As well as writing fiction, Patrick has written for television and published a biography of Armistead Maupin. On Twitter, he describes himself as a “gardener, cellist, cook, whippet-walker and, when time allows, novelist”. He lives on a busy farm and, having met him, I think he should also add to that description, bridge-player, opera lover, teacher, scriptwriter, performer, presenter and, given how much he packs into his life, probably time traveller too. Fortunately, he made time to meet for a chat over coffee and cake (not necessarily in that order).
A successful author by any standards, one of his previous books – ‘Notes From An Exhibition’ – was chosen for the Richard and Judy Book Club; it attracted large numbers of new readers and broadened the audience for his writing, selling over a quarter of a million copies in 2008 and encouraging major retailers such as Sainsbury’s to stock his books. The process of gaining a Richard and Judy recommendation is far from straightforward and involves inclusion in the long list, then the short list, preparation of a synopsis and an impact statement, but the effect is vast in terms of sales and exposure.
I started by asking him about the inspiration for his books and he explained that ideas are “always bobbing around, but I can’t really predict when or where a trigger will strike, maybe it will be a news item or something I see or hear whilst walking. One thing is constant – the characters are always the most important part”.
He produces the first draft by hand, writing in separate strands, one character at a time, before bringing the story together at the second or third draft stage, with chapters re-ordered so that the end product is very often quite different from how he envisaged it at the start. He writes at home, in a separate building, his work being closely supervised by his dogs (if the heating is on).
Having recently read and loved ‘A Perfectly Good Man’, I asked what prompted him to write about such a sensitive subject. He explained that the idea came to him after hearing about a young man who had been seriously disabled in an accident and had made a similar decision to that made by Lenny in ‘A Perfectly Good Man’. “I care about my characters and their feelings; I also wanted to know what happened to Morwenna (a character in ‘Notes from an Exhibition’) as I felt she was left in limbo. This story enabled me to discover something about the rest of her life and to explore a subject – suicide by those who aren’t terminally ill – which received a great deal of press coverage at the time”.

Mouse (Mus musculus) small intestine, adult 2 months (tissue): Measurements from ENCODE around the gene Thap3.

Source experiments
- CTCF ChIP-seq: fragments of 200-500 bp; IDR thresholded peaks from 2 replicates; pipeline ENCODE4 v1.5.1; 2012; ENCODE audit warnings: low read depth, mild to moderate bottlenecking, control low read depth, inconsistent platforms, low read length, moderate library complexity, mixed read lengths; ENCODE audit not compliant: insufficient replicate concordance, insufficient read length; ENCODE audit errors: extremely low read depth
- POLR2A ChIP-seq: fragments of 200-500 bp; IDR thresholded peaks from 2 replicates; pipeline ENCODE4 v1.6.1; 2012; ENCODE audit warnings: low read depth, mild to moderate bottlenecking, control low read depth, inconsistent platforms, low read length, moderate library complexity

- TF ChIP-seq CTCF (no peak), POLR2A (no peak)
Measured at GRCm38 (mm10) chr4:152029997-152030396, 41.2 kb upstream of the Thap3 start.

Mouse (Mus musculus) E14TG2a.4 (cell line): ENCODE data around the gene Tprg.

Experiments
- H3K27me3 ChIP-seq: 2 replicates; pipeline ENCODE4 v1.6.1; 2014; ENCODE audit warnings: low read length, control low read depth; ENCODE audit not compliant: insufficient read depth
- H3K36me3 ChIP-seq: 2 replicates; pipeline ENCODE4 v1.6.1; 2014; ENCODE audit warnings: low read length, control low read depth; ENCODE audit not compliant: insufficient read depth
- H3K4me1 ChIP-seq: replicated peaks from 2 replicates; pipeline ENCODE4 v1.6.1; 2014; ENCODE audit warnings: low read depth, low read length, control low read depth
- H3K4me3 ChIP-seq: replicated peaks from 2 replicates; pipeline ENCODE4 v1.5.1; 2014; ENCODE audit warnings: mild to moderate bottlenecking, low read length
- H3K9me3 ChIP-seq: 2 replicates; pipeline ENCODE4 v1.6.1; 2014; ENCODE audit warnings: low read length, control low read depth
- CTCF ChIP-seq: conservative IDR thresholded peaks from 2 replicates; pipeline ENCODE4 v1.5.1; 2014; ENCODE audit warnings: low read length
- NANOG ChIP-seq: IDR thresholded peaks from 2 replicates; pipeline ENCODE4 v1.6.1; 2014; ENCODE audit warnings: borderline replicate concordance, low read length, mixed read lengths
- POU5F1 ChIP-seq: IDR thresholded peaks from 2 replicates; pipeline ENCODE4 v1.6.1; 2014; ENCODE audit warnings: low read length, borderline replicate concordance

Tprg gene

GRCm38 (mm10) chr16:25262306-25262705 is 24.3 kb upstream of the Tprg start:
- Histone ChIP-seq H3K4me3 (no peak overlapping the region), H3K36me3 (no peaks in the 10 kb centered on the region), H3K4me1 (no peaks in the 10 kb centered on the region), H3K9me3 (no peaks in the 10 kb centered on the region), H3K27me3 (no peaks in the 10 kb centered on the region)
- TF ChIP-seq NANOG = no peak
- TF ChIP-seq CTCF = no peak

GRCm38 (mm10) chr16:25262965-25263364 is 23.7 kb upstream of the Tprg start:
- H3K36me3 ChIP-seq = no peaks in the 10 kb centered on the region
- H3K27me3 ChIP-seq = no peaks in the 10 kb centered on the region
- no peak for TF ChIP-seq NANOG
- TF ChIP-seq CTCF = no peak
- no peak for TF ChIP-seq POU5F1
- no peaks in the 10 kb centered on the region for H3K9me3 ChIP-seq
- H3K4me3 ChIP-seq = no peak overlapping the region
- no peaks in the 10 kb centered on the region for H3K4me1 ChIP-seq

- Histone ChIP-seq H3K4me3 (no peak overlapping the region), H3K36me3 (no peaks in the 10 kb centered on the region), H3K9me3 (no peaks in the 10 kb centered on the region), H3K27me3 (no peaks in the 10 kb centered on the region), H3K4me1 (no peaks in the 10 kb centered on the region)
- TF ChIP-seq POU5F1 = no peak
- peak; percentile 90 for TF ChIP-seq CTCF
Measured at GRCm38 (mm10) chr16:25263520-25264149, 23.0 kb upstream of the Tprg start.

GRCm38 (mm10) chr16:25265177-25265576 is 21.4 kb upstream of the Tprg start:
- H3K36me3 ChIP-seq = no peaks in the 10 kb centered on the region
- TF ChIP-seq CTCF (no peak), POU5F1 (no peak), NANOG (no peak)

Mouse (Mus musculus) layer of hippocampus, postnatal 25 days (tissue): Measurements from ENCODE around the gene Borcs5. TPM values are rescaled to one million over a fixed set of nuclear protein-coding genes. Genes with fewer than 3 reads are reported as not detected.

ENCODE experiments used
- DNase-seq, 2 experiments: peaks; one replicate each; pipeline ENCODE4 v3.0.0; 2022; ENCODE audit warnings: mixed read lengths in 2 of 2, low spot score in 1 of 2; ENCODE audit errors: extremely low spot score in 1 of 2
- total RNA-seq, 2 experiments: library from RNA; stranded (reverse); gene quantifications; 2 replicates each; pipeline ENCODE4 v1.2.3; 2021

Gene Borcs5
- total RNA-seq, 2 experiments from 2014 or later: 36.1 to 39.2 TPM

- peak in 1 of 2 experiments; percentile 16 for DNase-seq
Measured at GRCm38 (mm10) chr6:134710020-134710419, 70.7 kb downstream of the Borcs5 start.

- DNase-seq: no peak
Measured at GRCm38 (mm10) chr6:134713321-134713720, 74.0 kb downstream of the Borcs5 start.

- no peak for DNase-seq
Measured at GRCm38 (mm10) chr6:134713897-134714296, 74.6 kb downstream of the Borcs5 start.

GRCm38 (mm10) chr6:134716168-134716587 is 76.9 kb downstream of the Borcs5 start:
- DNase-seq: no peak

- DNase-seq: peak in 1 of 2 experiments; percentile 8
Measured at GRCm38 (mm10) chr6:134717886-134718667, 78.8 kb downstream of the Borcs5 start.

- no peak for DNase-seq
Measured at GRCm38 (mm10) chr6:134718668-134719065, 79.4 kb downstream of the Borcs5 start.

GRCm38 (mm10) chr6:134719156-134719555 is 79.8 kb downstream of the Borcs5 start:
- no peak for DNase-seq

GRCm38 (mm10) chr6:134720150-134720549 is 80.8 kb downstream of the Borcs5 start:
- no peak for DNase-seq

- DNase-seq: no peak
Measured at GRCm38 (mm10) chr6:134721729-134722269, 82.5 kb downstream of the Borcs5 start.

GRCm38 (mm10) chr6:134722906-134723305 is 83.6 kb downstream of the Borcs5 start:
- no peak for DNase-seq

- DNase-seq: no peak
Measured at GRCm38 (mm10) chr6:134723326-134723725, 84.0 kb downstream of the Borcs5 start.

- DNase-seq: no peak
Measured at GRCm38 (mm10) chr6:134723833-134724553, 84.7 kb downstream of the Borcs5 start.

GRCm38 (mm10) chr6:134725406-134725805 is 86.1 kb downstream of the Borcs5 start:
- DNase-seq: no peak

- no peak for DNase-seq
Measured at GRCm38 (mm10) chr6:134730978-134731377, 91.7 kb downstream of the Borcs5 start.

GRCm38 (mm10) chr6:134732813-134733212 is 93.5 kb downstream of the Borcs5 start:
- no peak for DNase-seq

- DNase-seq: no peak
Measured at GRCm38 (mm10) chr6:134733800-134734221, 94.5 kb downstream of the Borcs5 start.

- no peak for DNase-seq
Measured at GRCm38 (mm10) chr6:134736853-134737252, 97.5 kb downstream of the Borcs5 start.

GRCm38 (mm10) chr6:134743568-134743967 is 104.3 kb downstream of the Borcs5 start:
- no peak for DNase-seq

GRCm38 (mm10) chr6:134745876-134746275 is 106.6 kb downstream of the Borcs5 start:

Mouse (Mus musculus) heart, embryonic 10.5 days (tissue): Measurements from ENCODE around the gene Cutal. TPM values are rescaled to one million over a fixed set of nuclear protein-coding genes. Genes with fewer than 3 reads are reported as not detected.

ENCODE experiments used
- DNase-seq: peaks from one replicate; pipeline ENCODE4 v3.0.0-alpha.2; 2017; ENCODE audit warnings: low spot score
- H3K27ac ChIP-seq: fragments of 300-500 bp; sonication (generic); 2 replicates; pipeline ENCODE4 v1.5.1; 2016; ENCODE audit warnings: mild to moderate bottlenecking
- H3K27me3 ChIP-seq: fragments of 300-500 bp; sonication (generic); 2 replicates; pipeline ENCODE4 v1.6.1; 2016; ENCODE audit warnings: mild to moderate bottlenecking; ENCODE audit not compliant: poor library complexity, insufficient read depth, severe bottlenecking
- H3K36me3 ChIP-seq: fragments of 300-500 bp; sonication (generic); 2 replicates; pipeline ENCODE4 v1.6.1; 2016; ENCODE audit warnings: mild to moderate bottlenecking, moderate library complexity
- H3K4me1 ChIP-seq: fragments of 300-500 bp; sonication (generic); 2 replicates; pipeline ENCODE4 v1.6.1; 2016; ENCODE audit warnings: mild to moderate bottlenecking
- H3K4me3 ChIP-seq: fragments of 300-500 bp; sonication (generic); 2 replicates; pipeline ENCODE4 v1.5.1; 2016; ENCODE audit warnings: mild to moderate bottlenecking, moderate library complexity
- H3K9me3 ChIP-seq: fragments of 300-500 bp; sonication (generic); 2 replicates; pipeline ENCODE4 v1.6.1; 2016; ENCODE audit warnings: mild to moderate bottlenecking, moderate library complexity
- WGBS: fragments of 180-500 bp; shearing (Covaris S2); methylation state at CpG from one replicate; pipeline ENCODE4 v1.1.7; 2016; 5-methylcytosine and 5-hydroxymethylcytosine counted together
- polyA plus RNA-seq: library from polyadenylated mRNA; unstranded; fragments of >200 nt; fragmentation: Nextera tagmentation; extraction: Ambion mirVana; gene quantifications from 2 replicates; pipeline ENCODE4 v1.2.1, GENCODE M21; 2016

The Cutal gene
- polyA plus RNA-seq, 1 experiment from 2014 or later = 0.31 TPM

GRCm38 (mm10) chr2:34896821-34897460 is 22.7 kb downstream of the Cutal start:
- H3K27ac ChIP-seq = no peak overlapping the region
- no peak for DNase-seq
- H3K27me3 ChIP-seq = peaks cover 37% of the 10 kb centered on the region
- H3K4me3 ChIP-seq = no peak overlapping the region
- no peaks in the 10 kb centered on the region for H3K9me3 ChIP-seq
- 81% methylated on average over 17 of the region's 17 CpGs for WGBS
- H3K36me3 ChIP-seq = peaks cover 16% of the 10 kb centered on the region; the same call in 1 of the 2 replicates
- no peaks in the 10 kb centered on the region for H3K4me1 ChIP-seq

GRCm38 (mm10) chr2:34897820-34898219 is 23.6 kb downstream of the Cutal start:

As a teacher and facilitator on many writing course, I asked about his advice to would-be writers, “read as many books as you can, get a good editor, take note of criticism and refine your technique. Even the best, most established writers can make errors.”
With so many accomplishments, it wasn’t possible to cover more than a small percentage of his interests, but we managed to touch on his role as former Chairman of the St Endellion Summer Festival (highly recommended for those of you who love good music in beautiful surroundings), which takes place every year in the Church of St Endelienta, near Port Isaac. He is a regular tweeter on a range of subjects, so if you want to know more about him, join him on his twitter page.
In between “writing, teaching a course in Wales for short story writers, doing readings in Australia and running one of a series of ‘Fiction for the Fearful’ weeks in France”, Patrick will be making his second appearance at the Roseland Festival. He would love to see you there and is always happy to hear from readers.
Finally, I asked him what he enjoyed reading, so over the coming months I’ll be reading and reviewing books by Damon Galgut and Anne Tyler.